This One Skill Can Make You a Better Boss

By Paul Michael on 22 May 2017 0 comments

What is it that every great boss has, and every rotten boss lacks? Here's a clue: it's not a fancy degree or something you can buy.

The answer is empathy.

With it, you can be a boss that is revered. Without it, you're tone deaf and often hated. Along with your actual ability to do the job, it is the most important trait of a truly superb manager.

What is empathy?

This may sound like an obvious, or even patronizing, question to ask. But empathy is often confused with sympathy, which is related, but different.

According to TheFreeDictionary.com, empathy is "the ability to identify with or understand the perspective, experiences, or motivations of another individual and to comprehend and share another individual's emotional state."

Sympathy is feeling pity or sorrow for someone else. It is more general, and more distant. Empathy is deeper. It means that you can put yourself in the other person's place, and share their emotions and outlook on life. "I feel sorry for you" is sympathy; "I feel your pain" is empathy.

The importance of empathy in the workplace

Whenever people are asked why they quit their job, "the boss" is often among the top answers. That is no coincidence. Whether the boss is a bully, or just inept, it can make a workplace intolerable. In many cases, a lack of empathy is to blame.

Employees want to feel understood and appreciated. An empathetic boss will not only fulfill those needs, but will do it in a way that does not feel forced or "required by management."

If you are not a naturally empathetic person, don't worry. With enough time, support, and encouragement, managers can learn to be empathetic. Here are some positive steps you can take right now to become that beloved boss.

1. Put yourself in the shoes of various employees for a day

It may not always be practical, or even possible. But if you can walk in an employee's shoes for the day — or even a few hours — it can completely open your eyes and show you a whole new perspective. This is especially important if you did not come up through the ranks.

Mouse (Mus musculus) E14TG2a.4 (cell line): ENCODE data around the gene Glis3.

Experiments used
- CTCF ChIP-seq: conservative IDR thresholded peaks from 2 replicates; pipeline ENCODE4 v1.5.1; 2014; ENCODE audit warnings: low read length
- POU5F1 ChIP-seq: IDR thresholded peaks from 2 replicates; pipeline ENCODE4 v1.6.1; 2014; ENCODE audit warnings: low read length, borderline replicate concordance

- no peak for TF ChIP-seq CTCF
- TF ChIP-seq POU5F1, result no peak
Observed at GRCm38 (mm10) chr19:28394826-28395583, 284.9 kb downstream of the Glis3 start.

From taking orders at the front of the store, to working on the production line, to assembling a report, you will gain firsthand experience of the different roles for which you are responsible. It will also send a positive message to your staff.

2. Conduct more one-on-one and group interviews

Your employees want to feel heard. If you never give them the chance to tell you what's on their minds, you aren't leading with empathy.

So, arrange regular appointments with them, either for private interviews or group meetings, and let them clear the air. Be open to new ideas, and do not use this time to rebuke anyone, or shoot down suggestions. Make it a positive experience that they look forward to, and make sure good things come from it. Act on the ideas you like, and tell them why you're not implementing ideas you don't like.

3. Get to know staff personally

Ask people how their weekends were. Get to know them beyond the daily grind. How's the family? Are they taking on a lot of extra work at home? This could be the reason they look tired, and have made some mistakes recently. Have they had a major life change, or has there been a bereavement? The more you know, and genuinely understand, the more empathetic you will be, which will in turn make you a better boss.

4. Be open with the staff

You're not expected to be everyone's best friend. You're a boss, and you should define those boundaries. But, there is absolutely nothing wrong with telling people about some of your own management struggles.

Your staff may be annoyed because you haven't implemented something they have been requesting for months. Explaining that you have, in fact, been trying to push that through upper management and are being stonewalled will let the team know you're on their side. Don't pass the buck, bad-mouth your bosses, or make yourself out to be a victim. Just let them know you're working for them.

5. Learn to read body language

If you ask how someone's doing and they say they're fine, it may not be the end of the conversation. How do they look? How's their stance? Is their head drooping? Fingers constantly fidgeting? There may be something they want to tell you, but are hesitant to ask. You can break the silence and find out what's wrong. Don't prod. Simply showing genuine concern can have a major positive impact on how your employees view you.

Above all, be honest, sincere, and understanding of what your employees do. Learn more about their work, their troubles, their lives, and their hopes for the future. Even if you cannot solve their immediate problems, understanding them will make your staff feel so much better having you as their boss.

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